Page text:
2. METAL ILLNESS, what a name! It describes the name each one of us would like to have painted on our Sonex. Since I started building balsa gliders at 8 or 9 and would pedaled my bicycle on a golf course while looking backwards to the glider towing behind and missing the tree in front of me….

    • Hi Henry,
      Thank you for reading my column! The name Metal Illness came to me while polishing parts of my airplane I knew no one would ever see. I’ve since seen a homebuilt P-51 with the name, but I claimed it first.

      I love the image of you riding your bike with a balsa airplane in tow!

  3. Epic. Truly epic. Having spent many hours low and slow and having seen the proliferation of uncharted cell phone towers uncomfortably close, I was riding right along with you.

    • Hi Alex,
      Thank you for reading my column and commenting. Scud running is no fun and I was fool to get myself in that situation. Low-level flight is dangerous enough even in the best conditions. I’m glad I’m still here to write about it and you’re still here to read about it.

  4. But that’s not what happened….

    Every aviator’s experience. I laughed harder and harder every time you said it.

    • Hi Brian,
      Thank you for reading and commenting, I’m glad you enjoyed my column. “But That’s Not What Happened” was my working title for that column. 🙂

  5. Thanks for the story. You eloquently shared what many of your readers could also personally relate. If only we had both the courage to confess and the skill to write about our own experiences. I’m guessing your version of “There I was..” invoked “Well some of that happened to me as well.” And maybe other episodes like you wrote about too. Thanks again!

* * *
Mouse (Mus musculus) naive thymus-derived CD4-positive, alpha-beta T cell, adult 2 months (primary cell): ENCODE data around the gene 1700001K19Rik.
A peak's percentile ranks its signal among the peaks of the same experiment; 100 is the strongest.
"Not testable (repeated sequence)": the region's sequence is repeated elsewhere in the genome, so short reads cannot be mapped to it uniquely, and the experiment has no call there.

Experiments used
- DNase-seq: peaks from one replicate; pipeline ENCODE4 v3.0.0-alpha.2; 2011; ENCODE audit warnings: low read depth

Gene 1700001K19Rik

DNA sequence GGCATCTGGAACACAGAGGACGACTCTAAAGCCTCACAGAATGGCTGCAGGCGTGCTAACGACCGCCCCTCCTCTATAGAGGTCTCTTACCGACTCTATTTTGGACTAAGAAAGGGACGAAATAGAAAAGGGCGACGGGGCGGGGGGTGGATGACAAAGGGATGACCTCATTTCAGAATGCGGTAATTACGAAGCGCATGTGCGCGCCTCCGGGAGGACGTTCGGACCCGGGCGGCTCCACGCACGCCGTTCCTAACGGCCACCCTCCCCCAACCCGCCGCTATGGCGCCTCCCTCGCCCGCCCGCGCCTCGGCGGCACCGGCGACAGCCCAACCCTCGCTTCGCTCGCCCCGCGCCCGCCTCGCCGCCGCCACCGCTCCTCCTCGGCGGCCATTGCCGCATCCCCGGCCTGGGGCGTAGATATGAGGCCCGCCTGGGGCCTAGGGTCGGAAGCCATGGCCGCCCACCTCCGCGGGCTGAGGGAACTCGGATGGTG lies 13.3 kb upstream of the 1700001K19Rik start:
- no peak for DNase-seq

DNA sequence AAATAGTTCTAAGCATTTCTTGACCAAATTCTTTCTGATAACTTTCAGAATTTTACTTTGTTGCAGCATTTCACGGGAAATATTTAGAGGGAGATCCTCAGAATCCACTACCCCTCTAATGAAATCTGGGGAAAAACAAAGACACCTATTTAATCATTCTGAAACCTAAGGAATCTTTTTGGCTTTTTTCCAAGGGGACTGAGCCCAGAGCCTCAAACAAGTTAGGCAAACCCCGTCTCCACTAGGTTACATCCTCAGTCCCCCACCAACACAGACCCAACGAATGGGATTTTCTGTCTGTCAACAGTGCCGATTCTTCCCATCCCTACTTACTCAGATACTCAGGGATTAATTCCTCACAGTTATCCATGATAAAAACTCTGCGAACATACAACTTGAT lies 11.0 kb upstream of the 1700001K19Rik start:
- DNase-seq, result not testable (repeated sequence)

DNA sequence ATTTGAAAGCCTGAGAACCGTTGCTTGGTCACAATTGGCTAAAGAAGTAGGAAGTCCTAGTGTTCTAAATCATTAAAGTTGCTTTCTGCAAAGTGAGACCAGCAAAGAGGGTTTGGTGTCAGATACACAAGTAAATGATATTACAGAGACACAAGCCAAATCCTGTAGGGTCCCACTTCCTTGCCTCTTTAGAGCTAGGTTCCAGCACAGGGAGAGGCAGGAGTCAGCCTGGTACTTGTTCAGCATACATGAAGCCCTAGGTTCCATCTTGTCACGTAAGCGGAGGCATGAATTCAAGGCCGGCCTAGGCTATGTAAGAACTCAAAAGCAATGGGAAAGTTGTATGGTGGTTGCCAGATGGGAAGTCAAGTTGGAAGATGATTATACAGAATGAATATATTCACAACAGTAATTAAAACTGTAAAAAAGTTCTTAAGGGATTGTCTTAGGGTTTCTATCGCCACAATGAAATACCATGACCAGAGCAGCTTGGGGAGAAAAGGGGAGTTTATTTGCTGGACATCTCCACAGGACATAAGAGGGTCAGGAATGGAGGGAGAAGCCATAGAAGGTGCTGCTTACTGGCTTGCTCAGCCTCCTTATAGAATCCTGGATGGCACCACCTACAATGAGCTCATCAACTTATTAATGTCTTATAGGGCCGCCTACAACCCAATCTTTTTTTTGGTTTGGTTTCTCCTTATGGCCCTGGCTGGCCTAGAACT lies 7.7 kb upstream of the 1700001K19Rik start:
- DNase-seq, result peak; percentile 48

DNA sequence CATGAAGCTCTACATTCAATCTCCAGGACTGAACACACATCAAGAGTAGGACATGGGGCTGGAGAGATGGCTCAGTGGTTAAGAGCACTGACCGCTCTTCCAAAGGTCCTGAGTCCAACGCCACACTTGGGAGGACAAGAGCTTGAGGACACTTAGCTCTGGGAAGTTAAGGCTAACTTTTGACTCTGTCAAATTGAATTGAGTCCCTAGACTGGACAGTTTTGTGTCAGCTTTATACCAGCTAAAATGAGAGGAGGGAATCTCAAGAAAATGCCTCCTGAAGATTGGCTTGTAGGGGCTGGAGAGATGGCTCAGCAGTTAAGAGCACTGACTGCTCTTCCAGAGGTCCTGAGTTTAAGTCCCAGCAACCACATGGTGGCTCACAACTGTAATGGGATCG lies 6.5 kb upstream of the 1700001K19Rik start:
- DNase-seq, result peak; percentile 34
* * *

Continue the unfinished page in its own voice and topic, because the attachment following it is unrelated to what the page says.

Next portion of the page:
• Hi John,

      Thank you for reading my column and taking the time to comment. Aviation is full of large egos and braggadocio, I try to offset that by relating my experiences as honestly as possible. But there was that one time I….

  6. I’ve had this experience too. A 6-7 day trip from Ohio to Cape Cod and back (but that’s not what happened) turned into 11 days, with a delayed departure, an extra two overnights, and two unanticipated stops. Was never so happy to be on the ground at my home airport!

    • Hi Douglas,

      Thank you for reading my column and commenting. After I landed back home, I washed the Sun and Fun dirt off my airplane (that stuff is so tenacious it survived the rain storms on my flight home) and didn’t touch it again for another month. What’s the phrase? “Too much of a good thing….”